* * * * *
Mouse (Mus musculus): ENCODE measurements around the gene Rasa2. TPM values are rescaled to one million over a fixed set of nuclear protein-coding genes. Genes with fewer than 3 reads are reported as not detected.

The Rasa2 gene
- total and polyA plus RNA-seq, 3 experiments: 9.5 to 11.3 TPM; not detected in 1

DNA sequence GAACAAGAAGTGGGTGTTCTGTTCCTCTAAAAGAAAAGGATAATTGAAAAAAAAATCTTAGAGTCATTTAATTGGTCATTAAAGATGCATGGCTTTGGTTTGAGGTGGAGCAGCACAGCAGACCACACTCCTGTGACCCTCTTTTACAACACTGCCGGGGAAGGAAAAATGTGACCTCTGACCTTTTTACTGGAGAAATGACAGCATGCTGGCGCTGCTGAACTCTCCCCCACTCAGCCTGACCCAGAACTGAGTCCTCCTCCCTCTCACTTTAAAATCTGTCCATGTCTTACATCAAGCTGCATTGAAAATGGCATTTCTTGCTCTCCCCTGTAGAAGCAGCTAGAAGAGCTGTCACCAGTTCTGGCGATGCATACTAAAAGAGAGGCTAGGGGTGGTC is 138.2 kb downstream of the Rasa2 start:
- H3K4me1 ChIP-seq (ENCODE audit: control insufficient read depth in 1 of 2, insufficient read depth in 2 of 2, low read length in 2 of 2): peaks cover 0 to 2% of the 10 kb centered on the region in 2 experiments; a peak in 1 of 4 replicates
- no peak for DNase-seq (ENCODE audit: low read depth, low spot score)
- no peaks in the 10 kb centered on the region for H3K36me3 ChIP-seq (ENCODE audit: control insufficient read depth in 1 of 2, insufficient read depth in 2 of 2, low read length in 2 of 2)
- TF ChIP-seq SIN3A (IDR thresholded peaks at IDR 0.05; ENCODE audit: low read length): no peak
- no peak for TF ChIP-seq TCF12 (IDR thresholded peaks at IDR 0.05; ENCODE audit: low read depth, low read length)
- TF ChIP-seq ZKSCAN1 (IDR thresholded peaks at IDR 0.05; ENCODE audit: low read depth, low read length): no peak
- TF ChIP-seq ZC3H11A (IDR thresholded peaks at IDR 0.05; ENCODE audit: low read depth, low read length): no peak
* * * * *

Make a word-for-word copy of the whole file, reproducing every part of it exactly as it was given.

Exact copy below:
Mouse (Mus musculus): ENCODE measurements around the gene Rasa2. TPM values are rescaled to one million over a fixed set of nuclear protein-coding genes. Genes with fewer than 3 reads are reported as not detected.

The Rasa2 gene
- total and polyA plus RNA-seq, 3 experiments: 9.5 to 11.3 TPM; not detected in 1

DNA sequence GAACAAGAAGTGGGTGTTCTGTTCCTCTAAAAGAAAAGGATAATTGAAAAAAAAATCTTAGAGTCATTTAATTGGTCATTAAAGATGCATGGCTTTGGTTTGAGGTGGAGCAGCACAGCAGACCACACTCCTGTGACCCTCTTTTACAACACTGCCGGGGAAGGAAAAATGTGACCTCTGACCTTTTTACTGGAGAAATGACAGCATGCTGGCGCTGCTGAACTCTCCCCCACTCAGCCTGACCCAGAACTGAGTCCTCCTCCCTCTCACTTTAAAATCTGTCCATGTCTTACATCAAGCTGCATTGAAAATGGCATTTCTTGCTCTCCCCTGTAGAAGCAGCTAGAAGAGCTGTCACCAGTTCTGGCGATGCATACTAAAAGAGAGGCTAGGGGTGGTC is 138.2 kb downstream of the Rasa2 start:
- H3K4me1 ChIP-seq (ENCODE audit: control insufficient read depth in 1 of 2, insufficient read depth in 2 of 2, low read length in 2 of 2): peaks cover 0 to 2% of the 10 kb centered on the region in 2 experiments; a peak in 1 of 4 replicates
- no peak for DNase-seq (ENCODE audit: low read depth, low spot score)
- no peaks in the 10 kb centered on the region for H3K36me3 ChIP-seq (ENCODE audit: control insufficient read depth in 1 of 2, insufficient read depth in 2 of 2, low read length in 2 of 2)
- TF ChIP-seq SIN3A (IDR thresholded peaks at IDR 0.05; ENCODE audit: low read length): no peak
- no peak for TF ChIP-seq TCF12 (IDR thresholded peaks at IDR 0.05; ENCODE audit: low read depth, low read length)
- TF ChIP-seq ZKSCAN1 (IDR thresholded peaks at IDR 0.05; ENCODE audit: low read depth, low read length): no peak
- TF ChIP-seq ZC3H11A (IDR thresholded peaks at IDR 0.05; ENCODE audit: low read depth, low read length): no peak